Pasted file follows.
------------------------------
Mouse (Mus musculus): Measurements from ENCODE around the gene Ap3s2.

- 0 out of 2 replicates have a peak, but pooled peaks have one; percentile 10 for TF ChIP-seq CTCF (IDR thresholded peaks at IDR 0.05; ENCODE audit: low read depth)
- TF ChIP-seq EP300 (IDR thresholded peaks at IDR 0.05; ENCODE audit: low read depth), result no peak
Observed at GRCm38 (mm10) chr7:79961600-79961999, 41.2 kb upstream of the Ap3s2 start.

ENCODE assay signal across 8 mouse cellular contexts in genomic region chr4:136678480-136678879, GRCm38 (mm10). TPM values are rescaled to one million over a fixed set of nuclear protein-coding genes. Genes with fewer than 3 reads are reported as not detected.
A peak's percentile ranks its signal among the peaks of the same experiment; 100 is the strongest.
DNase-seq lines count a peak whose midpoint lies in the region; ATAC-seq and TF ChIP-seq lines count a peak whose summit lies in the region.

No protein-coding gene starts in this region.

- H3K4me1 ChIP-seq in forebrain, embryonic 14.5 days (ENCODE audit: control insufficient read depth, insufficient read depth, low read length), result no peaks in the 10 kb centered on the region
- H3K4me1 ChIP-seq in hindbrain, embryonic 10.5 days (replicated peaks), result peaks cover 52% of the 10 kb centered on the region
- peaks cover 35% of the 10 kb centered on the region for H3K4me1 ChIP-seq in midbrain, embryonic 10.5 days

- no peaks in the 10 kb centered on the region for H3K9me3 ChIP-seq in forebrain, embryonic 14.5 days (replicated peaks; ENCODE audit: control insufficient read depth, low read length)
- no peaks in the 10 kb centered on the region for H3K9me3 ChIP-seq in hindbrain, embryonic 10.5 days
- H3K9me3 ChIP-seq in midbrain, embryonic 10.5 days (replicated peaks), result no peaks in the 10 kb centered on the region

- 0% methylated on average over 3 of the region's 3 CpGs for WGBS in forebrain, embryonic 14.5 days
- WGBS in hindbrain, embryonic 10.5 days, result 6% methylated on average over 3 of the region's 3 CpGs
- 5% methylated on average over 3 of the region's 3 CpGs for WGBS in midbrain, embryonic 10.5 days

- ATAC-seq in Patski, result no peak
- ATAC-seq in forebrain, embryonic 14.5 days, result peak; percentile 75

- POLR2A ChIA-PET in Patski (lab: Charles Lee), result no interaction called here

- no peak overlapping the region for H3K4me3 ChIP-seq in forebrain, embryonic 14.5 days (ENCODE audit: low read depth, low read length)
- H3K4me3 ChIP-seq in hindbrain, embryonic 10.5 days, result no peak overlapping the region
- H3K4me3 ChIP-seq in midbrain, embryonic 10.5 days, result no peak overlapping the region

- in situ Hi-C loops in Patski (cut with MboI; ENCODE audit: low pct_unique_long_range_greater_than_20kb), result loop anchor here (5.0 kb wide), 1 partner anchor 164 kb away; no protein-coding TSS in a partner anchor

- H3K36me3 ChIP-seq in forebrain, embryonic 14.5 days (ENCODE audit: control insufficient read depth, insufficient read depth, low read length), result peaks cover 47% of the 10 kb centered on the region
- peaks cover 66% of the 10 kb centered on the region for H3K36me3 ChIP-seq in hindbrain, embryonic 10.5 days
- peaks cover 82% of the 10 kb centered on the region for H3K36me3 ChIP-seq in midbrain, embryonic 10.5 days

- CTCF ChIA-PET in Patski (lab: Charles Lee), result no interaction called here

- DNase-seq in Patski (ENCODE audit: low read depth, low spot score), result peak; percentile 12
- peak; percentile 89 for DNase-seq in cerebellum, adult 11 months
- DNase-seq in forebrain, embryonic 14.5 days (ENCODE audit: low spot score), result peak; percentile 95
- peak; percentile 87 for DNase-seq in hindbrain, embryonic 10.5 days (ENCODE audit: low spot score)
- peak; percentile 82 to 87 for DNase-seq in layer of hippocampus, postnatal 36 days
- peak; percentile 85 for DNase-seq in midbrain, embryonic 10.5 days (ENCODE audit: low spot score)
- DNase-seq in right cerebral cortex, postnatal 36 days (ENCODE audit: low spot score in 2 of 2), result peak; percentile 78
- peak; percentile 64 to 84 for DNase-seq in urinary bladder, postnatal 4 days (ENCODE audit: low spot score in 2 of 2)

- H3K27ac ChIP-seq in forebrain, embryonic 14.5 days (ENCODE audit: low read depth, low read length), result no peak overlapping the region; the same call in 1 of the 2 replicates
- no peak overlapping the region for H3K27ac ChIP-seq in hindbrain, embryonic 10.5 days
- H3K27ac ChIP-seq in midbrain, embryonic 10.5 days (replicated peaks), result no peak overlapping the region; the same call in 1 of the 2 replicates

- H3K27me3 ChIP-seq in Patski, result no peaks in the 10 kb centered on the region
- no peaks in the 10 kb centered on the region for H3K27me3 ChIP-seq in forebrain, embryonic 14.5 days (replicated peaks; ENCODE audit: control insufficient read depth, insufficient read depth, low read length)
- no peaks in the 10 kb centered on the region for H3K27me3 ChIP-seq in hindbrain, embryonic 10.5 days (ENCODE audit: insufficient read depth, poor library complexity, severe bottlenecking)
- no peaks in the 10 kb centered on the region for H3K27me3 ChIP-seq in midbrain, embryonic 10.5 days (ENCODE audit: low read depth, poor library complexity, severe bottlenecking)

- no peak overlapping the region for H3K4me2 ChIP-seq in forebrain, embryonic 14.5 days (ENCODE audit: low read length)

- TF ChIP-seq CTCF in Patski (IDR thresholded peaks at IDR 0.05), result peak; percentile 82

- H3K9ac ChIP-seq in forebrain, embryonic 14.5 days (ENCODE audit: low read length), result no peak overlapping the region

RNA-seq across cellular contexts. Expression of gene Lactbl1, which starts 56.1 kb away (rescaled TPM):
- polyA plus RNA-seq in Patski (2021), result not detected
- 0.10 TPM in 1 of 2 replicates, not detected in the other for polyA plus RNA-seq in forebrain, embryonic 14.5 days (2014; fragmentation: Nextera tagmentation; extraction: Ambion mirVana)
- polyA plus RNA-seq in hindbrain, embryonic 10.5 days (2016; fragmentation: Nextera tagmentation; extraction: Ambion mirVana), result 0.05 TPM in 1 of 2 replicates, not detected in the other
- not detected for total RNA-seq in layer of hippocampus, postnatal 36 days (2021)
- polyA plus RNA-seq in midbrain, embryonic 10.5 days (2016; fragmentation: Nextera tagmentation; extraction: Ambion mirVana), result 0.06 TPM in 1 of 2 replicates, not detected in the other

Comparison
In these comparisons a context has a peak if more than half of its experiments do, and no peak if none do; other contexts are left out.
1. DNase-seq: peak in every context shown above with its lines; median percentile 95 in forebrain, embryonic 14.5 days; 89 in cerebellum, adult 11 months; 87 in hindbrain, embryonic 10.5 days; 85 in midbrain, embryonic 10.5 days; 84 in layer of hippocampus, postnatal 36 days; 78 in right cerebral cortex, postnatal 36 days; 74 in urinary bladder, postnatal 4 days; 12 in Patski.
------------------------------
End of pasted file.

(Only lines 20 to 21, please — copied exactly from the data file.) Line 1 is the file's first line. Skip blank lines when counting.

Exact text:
- POLR2A ChIA-PET in Patski (lab: Charles Lee), result no interaction called here

- no peak overlapping the region for H3K4me3 ChIP-seq in forebrain, embryonic 14.5 days (ENCODE audit: low read depth, low read length)